getting into a master's program when you havepoorundergraduate grades?
20 May 2008 - 10:29am
Hi again Michael,
Mike Z makes some great points in his post and reminded me that in fact
I was accepted on a conditional basis. Mike also makes suggests getting
in touch with people in the department. Great idea. Get someone on your
side. They may not be able to get you in, but it always helps to have
an advocate and someone who can suggest possibilities for getting what
you want. It's true that schools and their staff want people who are
truly interested in what they offer. It is doable.
You story sounds very familiar. It felt like I had to go through hoops
several years ago to get into grad school. Feel free to contact me
off-list if you'd like to chat more.
With your years of professional experience, the undergrad GPA becomes a
smaller part of the overall admissions equation than it would for
someone just out of school. Admissions staff, professors, etc... are all
looking for ways to help you succeed. Can you contact someone at the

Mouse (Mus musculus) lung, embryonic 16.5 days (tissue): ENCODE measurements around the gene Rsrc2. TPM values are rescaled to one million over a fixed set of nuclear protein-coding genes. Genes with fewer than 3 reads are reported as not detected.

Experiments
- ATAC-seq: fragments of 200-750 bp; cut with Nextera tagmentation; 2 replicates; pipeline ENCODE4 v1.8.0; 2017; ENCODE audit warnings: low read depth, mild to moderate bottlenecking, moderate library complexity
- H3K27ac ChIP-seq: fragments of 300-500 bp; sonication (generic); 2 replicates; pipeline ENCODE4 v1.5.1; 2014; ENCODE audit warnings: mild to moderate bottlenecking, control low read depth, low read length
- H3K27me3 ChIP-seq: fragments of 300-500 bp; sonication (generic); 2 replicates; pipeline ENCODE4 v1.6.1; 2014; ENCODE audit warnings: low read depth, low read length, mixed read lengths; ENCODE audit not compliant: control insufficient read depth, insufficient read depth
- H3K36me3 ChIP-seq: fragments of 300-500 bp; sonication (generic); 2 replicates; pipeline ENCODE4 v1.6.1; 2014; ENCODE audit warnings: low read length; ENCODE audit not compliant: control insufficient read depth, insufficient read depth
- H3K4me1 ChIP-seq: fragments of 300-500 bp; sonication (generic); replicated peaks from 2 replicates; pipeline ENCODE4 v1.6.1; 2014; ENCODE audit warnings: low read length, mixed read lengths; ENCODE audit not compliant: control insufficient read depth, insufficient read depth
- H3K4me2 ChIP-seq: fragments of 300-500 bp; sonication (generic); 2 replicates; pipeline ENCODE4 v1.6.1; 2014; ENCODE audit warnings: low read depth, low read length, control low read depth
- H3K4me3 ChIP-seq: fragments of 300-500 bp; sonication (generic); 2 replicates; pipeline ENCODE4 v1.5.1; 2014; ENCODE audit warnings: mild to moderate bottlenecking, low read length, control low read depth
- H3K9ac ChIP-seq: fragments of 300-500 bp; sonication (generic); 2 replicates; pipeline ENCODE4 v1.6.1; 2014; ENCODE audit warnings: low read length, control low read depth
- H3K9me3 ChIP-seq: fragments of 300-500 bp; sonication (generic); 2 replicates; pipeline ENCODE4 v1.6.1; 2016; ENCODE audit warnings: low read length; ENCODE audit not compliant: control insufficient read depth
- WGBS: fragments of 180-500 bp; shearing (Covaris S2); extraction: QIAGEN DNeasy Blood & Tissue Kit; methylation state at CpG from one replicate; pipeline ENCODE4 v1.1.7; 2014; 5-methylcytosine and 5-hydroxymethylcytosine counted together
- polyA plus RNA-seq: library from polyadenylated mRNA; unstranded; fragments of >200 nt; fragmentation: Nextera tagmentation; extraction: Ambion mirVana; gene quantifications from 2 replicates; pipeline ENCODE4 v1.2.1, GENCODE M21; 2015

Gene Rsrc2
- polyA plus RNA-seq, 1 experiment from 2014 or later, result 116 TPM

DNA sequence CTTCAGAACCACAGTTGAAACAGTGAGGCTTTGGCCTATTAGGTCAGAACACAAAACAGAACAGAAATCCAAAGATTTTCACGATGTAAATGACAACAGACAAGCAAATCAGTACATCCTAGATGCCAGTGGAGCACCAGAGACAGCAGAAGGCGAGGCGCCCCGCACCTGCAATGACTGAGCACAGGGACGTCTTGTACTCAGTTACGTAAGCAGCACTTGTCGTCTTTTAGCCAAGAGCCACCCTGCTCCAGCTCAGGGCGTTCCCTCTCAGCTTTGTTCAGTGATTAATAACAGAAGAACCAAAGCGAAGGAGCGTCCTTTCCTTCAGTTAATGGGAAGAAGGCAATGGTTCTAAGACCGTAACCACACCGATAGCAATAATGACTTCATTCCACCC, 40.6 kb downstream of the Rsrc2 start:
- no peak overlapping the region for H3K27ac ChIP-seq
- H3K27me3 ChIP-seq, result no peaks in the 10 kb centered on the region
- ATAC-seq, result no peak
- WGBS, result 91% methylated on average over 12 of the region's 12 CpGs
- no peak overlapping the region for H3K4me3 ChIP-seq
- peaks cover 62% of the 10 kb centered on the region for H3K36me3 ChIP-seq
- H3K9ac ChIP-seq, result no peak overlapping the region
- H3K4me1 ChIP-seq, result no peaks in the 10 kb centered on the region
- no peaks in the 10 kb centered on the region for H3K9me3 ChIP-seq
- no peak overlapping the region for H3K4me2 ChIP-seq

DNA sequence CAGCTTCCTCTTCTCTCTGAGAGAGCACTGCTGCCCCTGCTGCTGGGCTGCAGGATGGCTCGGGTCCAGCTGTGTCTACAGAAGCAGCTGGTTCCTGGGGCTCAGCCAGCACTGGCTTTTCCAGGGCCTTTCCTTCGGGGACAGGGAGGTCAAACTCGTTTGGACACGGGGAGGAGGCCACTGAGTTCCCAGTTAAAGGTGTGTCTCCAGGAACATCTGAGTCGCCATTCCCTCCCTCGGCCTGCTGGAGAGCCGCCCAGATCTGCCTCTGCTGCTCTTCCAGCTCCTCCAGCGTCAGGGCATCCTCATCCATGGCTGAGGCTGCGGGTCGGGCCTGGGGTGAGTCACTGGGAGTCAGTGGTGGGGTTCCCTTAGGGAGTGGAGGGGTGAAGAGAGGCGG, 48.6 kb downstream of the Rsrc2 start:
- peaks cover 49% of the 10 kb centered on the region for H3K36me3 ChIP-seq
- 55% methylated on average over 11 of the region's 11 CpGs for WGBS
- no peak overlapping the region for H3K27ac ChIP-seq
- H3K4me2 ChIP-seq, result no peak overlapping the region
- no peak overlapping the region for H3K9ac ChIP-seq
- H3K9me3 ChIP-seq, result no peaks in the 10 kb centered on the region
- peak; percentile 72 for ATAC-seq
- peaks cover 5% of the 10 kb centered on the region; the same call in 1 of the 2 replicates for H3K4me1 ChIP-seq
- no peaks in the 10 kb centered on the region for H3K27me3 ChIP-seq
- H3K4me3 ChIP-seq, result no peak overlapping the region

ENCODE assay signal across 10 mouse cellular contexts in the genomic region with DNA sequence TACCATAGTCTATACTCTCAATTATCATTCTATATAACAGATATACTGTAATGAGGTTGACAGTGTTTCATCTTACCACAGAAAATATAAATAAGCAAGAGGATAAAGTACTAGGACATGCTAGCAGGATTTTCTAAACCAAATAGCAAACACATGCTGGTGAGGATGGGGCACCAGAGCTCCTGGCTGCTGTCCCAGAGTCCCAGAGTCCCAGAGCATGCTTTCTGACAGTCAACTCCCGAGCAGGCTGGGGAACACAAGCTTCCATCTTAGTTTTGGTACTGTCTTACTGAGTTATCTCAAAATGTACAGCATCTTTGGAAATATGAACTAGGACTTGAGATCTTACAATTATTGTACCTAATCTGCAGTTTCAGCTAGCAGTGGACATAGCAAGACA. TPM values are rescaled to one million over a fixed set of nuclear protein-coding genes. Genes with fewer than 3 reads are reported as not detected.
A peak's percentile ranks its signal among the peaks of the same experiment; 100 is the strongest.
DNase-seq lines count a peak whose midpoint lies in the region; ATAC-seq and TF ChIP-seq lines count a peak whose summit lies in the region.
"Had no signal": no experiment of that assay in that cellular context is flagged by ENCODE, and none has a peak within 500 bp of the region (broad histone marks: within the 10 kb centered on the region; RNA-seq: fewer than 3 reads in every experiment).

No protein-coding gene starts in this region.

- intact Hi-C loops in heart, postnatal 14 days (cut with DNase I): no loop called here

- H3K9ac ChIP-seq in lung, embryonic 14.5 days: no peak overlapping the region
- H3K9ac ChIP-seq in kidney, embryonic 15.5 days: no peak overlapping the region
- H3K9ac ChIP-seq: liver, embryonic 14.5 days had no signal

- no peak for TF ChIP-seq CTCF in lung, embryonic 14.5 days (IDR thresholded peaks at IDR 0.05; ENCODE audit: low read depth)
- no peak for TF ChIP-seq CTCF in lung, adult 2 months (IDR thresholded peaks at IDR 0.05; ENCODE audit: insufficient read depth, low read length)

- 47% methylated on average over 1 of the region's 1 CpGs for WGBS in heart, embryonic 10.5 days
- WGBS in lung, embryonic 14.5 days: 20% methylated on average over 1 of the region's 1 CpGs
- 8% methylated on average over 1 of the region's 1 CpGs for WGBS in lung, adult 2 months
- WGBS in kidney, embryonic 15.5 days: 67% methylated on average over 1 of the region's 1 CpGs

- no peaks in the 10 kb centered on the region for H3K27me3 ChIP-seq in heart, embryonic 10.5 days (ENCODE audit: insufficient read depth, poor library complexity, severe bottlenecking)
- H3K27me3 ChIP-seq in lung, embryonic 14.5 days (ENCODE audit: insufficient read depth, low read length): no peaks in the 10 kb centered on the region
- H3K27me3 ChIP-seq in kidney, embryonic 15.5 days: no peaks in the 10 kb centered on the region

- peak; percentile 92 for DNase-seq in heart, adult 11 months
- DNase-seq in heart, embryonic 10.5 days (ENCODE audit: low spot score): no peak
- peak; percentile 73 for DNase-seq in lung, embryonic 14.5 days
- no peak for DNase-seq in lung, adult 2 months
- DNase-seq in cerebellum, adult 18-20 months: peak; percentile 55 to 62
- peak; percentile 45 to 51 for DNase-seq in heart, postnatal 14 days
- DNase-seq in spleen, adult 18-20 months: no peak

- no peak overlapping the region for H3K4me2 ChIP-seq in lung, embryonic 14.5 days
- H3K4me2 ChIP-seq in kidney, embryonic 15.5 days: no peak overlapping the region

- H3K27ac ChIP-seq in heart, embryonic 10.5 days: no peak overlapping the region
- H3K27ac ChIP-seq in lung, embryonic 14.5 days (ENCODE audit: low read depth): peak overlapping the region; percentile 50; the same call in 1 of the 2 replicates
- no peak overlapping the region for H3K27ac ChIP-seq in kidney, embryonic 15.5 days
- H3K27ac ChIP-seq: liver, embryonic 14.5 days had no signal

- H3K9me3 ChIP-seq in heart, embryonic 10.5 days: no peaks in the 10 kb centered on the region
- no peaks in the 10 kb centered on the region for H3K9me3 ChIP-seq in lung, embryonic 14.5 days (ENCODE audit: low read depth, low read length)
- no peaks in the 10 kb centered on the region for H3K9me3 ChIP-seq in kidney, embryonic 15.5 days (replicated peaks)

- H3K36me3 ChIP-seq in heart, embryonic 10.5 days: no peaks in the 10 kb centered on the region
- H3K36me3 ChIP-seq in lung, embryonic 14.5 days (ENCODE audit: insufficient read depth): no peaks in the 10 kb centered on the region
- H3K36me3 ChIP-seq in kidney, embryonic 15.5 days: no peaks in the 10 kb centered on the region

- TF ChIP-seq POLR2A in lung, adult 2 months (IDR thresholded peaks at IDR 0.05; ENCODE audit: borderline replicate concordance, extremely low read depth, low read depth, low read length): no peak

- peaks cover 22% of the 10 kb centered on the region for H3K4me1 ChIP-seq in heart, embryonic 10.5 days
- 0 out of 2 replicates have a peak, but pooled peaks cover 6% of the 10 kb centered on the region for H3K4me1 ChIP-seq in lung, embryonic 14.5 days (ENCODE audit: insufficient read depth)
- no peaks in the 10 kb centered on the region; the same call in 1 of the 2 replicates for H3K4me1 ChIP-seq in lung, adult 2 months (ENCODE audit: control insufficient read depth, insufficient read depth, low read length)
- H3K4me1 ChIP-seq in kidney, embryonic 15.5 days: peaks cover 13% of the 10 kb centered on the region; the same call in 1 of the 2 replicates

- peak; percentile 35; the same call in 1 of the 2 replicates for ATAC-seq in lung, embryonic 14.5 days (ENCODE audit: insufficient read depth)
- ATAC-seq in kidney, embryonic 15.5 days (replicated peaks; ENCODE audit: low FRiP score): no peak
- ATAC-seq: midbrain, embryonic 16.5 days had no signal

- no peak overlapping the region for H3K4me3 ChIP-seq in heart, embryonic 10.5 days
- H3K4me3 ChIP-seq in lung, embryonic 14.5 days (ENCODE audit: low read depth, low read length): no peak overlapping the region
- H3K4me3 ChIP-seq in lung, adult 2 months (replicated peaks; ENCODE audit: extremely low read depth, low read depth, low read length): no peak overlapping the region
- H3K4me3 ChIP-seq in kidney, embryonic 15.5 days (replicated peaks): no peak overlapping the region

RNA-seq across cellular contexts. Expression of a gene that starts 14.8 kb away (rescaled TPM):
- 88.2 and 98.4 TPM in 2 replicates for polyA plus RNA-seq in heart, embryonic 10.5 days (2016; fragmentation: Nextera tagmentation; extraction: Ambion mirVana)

school(s) you're most interested in attending and discuss the issue?
If/when you do apply, I would suggest you emphasize in the essay and
through your references your dedication to learning and advancement in
Likely you would be accepted to a program on a conditional basis -
meaning if your graduate GPA isn't at a certain level after a semester
or two, you would be asked to leave the school.
If you think proving academic success would help you get into the school
of your choice, perhaps it's possible to enter a certificate program,
then apply that coursework towards a Master's degree?
> HI Michael, > > I found myself in a similar situation a few years ago. I had to take > courses to prove I wasn't an idiot before being admitted to grad school.
> (The penalty for having too much fun as an undergrad.) Are there no > courses you can take to earn your entry, that would fit with the > program you want? I was able to take core courses to get in, then had
> way more interesting options to choose from within the program. Take > anything you can that will put you further down the path you want to > take. Even if you can't take courses from the program, there have to > be some that will benefit you along the way. > > Good luck! > > Pat Barford M.Ed > > > > > This email contains confidential information that is proprietary to > EPCOR and its subsidiary companies in all respects. This information > is intended only for the person(s) named in the destination address. > Unauthorized distribution, copying or disclosure is strictly > prohibited. If you receive this e-mail in error please delete it immediately.
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